Culture

The Future of Dolls…

A Girl Like Me……and oh speaks like me too!

 

My little nephew once sketched a pretty impressive image of himself. A young artist in the making I thought to myself. But something else caught my attention on his drawing. He had drawn himself with a mop top hairstyle. I asked him why he had a Mohawk hairstyle while his picture had a mop top. I already knew what his answer would be, but I just wanted to hear it from him. “Because I want to look like Ben 10” he said. He grew up watching Ben 10 all the time. He would not watch anything else. On his birthdays, he would not appreciate anything more than a Ben 10 watch or pyjamas. Anything that did not have a Ben 10 picture on it would not have much of his attention. He once asked his dad to call him Ben!

This sort of behaviour is admittedly common in growing children. This is when they begin to develop concepts and ideas of what is right and what is wrong, that which is acceptable and that which is not, what is beautiful and what is not. And they do so by watching and observing what they see other people do. They also learn from the books they read, the things they see on TV and the toys they play with. These are the things that influence the way our children see themselves and the world they find themselves in. Children between the ages of 5 and 8 have been found to have a concept of beauty based on the kind of dolls they play with. Beauty for them is the tall, slender, long straight hair, icy blue eye doll mummy and daddy bought for them. That is what they play with day and night. And that is how they want to look! That little girl will have no other hair style but the ponytail her doll has. And can you blame her?! She spends hours caring for her precious little doll. She bathes it, styles its hair and clothes it. She sleeps with it and would carry it everywhere if mummy lets her. She loves it and loves the look of it. That for her is the pinnacle of beauty!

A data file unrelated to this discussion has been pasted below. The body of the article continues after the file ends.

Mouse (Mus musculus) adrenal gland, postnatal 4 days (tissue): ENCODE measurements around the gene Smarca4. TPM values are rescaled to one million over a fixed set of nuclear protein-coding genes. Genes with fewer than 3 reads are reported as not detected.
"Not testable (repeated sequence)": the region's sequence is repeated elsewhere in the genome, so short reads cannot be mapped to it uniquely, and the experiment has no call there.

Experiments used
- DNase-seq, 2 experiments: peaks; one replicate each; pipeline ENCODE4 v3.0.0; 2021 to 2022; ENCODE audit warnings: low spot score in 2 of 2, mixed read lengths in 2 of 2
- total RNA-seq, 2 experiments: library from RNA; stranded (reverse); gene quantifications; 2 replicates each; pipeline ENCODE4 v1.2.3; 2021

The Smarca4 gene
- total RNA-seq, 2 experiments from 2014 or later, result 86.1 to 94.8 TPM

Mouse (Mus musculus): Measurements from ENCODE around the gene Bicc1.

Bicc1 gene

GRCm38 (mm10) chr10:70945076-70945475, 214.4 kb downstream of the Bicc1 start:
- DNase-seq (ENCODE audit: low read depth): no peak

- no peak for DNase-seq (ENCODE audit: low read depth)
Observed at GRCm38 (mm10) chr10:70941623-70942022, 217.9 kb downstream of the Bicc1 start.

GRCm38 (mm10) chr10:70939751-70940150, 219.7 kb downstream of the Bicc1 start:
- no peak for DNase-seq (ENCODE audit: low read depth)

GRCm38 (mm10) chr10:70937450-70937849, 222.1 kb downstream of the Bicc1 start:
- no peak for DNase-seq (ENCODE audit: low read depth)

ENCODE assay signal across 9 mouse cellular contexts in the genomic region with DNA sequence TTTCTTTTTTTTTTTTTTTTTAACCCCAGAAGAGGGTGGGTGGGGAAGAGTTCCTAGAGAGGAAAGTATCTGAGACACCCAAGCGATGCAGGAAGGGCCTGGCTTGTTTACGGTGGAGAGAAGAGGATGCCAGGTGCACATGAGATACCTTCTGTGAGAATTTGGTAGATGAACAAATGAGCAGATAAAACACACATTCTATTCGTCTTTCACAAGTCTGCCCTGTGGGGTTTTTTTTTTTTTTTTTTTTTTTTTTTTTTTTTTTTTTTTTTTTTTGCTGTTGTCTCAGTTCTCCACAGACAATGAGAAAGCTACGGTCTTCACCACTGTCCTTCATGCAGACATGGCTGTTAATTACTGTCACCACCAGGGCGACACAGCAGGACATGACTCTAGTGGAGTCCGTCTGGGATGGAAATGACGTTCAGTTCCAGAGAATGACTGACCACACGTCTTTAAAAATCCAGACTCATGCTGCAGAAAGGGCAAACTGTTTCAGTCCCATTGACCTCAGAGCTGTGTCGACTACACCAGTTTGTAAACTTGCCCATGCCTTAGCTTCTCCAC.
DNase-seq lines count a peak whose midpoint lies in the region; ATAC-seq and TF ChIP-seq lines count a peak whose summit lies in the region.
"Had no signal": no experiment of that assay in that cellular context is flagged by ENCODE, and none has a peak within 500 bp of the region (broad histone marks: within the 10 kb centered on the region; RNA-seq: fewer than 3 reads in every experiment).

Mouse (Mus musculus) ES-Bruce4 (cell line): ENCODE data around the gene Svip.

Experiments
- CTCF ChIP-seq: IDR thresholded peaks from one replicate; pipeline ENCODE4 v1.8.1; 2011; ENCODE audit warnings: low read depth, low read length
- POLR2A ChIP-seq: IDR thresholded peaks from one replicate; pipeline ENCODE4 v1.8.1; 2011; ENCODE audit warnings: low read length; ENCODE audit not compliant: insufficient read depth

This issue is even more complex with black children. They are caught up in a perplexity of how their skin and eye colour and their hair look so different to that of their elegant dolls. In 2006, Kiri Davies, a black teenage girl recreated the famous Clarke’s doll experiment and documented it in a film called “A Girl Like Me”. This experiment sort to explore black children’s idea of beauty in relation to the colour of the skin. The children were presented with two dolls. Both dolls were identical except for the skin and hair colour. One was brown with black hair while the other was white with yellow hair. These children were asked questions like- which doll they would want to play with, which one they thought was nicer and which one looked bad. 15 out of the 21 black children questioned in this experiment preferred the white doll.